In general, cooking peas at a lower temperature, for a shorter time, and with less water preserves more of their nutrients. This is why steaming vegetables is considered to be a healthier cooking method than boiling. If peas are boiled, they should be covered with the minimum amount of water needed and simmered for only a few minutes.
Mushy peas are often eaten with fish and chips. They have a soft texture that resembles that of thick, puréed peas. Soft, semi-intact peas are present in the mush.
Mushy peas can be made at home or bought in restaurants and stores. Products that are bought may have artificial color added, which can give them an unnatural, bright green appearance.
Mushy peas are generally made from marrowfat peas, which easily turn into a mush. Marrowfat peas are usually sold in a dried form but are sometimes sold in cans. To make mushy peas, dried marrowfat peas are soaked overnight in water containing a small amount of sodium bicarbonate (one teaspoon per cup of peas). Next day, the peas are rinsed in cold water and placed in a saucepan with fresh water. They are then boiled gently for thirty to sixty minutes—or longer—until the peas turn into a mush.
A Quick Pea and Pesto Soup Recipe
With the right ingredients, pea soup can be both nourishing and delicious. The soup can range from a simple blend of peas, seasonings, and water to a more complex and hearty mixture containing other vegetables in addition to peas. Ham may be added as well.
Ingredients that are often added to pea soups besides peas are carrots, celery, potatoes, onions, garlic, salt, pepper, and water. Bay leaves or thyme are often included, too.
Cream is sometimes swirled over the surface of the soup as a finishing touch. Small crackers or biscuits may be used for a topping instead of cream.
Split Pea and Ham Soup Recipe
Sprouted, blanched, or cooked and chilled peas are added to salads. Blanching is a technique in which a vegetable is plunged into boiling water, left there for a very short time, and then removed and quickly chilled to halt the cooking process. Frozen peas bought in a store are already blanched.
Pea salads often contain a mixture of peas, cheese, celery, nuts, onion, herbs, pepper, and salt. Mayonnaise or salad dressing is added for a creamy salad. Some people like to add other ingredients, such as hard boiled egg, tomato, bell pepper, bacon bits, diced apple, garlic, lemon juice, or a flavorful vinegar.
Green Pea Salad With Goat Cheese Recipe
Pease Pudding, Porridge, or Pottage
Pease was the Middle English name for pea. The plural word was peasen. Pease pudding or porridge is made from green or yellow peas and has a smooth texture similar to that of a thick pea sauce. It was popular in the Middle Ages, when it was known as a pease pottage. It's still enjoyed in some parts of the world today, including parts of the United Kingdom. It often contains pork as well as peas.
Some communities in the UK are named in honor of peas. For example, Pease Pottage is a village in West Sussex and Peasenhall is a village in Suffolk. The Peasenhall Pea Festival was until quite recently an annual event. The festival involved music, food, games, and contests. It offered pea eating and pea throwing contests as well as the World Pea Podding Championship. A pea-themed costume contest was also held. Among the other culinary delights that were available at one year's festival was a pea, mint, and honey ice cream. Perhaps the festival will be resurrected at a later date.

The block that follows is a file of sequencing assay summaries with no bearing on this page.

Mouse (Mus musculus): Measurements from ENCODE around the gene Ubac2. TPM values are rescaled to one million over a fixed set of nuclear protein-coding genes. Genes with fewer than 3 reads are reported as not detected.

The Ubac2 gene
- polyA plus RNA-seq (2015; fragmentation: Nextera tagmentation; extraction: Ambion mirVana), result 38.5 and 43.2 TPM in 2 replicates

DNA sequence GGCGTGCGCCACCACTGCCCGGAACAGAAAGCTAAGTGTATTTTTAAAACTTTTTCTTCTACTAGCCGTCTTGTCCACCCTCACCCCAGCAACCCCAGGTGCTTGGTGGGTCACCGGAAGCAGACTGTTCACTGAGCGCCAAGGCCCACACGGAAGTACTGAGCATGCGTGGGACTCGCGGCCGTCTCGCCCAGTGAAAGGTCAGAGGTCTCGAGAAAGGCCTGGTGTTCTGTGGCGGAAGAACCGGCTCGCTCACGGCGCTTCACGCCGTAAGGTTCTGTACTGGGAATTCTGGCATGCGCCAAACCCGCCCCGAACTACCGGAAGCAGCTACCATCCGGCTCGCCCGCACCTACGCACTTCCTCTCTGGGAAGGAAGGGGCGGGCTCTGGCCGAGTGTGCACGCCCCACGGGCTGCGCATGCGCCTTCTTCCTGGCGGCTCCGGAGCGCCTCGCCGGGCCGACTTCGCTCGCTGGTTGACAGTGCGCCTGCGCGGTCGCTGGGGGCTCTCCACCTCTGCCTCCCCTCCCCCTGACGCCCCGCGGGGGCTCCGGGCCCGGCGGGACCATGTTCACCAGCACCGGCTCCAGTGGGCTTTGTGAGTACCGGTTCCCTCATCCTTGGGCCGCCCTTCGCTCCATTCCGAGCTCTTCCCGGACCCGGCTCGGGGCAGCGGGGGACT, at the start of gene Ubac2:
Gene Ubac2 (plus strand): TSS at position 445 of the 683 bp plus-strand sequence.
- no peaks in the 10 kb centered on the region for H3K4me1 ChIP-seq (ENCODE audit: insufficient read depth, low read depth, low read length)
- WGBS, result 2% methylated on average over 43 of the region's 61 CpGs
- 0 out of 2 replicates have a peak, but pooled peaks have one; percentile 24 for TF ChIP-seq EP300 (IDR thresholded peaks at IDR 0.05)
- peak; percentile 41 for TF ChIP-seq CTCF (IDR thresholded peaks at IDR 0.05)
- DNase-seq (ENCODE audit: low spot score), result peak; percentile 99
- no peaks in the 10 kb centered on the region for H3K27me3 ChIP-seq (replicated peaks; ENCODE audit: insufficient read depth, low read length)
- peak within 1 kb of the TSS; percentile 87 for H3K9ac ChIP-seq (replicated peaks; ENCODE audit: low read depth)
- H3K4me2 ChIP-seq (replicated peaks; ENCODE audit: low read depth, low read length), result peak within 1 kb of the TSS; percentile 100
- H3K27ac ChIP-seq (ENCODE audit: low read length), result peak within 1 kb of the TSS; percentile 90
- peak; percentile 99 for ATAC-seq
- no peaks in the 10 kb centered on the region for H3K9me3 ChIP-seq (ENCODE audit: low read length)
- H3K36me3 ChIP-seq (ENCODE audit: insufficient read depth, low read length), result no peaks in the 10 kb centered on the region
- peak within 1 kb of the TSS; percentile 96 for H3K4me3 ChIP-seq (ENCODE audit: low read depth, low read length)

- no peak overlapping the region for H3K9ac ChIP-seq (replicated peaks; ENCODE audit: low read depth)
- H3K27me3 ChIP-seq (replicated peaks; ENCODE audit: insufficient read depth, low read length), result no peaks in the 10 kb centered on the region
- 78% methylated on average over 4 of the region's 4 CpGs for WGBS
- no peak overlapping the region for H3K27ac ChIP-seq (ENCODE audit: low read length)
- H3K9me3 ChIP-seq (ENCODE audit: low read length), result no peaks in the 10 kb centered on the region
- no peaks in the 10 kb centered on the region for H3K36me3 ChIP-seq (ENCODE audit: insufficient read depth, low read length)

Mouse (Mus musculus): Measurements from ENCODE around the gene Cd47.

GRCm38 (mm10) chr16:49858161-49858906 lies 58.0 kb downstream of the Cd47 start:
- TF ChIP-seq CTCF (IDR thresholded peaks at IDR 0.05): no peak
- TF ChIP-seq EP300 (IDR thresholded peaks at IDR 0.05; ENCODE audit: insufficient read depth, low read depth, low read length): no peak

Pease porridge hot,
Pease porridge cold,
Pease porridge in the pot
Nine days old;
Some like it hot,
Some like it cold,
Some like it in the pot
Nine days old.— Anonymous
Poems About Peas
Peas are a very popular vegetable, so it's not surprising that people have written poems about them. The poems are often humorous, just like the sight of peas rolling over a surface.
The origins and author of the pease porridge poem are unknown. The poem as shown above was published in 1916 in a children's rhyme book called "The Real Mother Goose". This book can be read at the Project Gutenberg website. The poem was published in a slightly different form in 1760 in a book called "The Original Mother Goose's Melody" by John Newbery. This book can be read at the Google Books website.
Similarly, the date of origin and the writer of the poem shown below about eating peas with honey are unknown. According to the Poetry Foundation, the poem was recited at a 1944 radio broadcast in the United States. However, the author wasn't announced. The poem may have been created earlier.
I eat my peas with honey;
I've done it all my life.
It makes the peas taste funny,
But it keeps them on the knife.— Anonymous
The Man in the Green Pea Soup
The following poem was written by me. It's a fantasy that describes the adventures of a miniature man in a large tureen of green pea soup.
The man was looking quite green
As he swam within the tureen
Until he spied a few peas ahead
He climbed on a green pea boat
And shook out his lavender coat
Before eating some pumpkin bread
Then onion fish bit all his toes
And salt water licked his dear nose
Leaving him sore and red
Carrots surfed over the waves
And gathered in celery caves
To consider the words that he said
"I didn't!" he cried loud and clear
And retreated from garlic in fear
As it bounced over and started to shed
Pepper flew over the salt
And tickled his nose with a jolt
Creating sneezes that filled his head
The sneezes wriggled and twirled
So he held a tissue unfurled
"I'm ready if you are" he said
Sneezes left in disgust
Surprise for them was a must
The man cheered aloud once they'd fled
Potatoes lined up to parade
Carrots spun round as they played
And the man rode on peas as they sped
Then bay leaves sailed in from the west
With thyme woven mats for a nest
And carried him off to bed
"Peas, green, raw." United States Department of Agriculture. https://ndb.nal.usda.gov/ndb/foods/show/3052 (accessed September 23, 2017).
Stanton, Meredith. "Green Peas: A Vitamin Powerhouse." WebMD. http://www.webmd.com/food-recipes/features/green-peas-vitamin-powerhouse (accessed September 23, 2017).
Peters, Rick. "Seasonal Food: Green Peas." The Guardian. https://www.theguardian.com/lifeandstyle/2010/jul/28/seasonal-food-green-peas (accessed September 23, 2017).
Questions & Answers
© 2014 Linda Crampton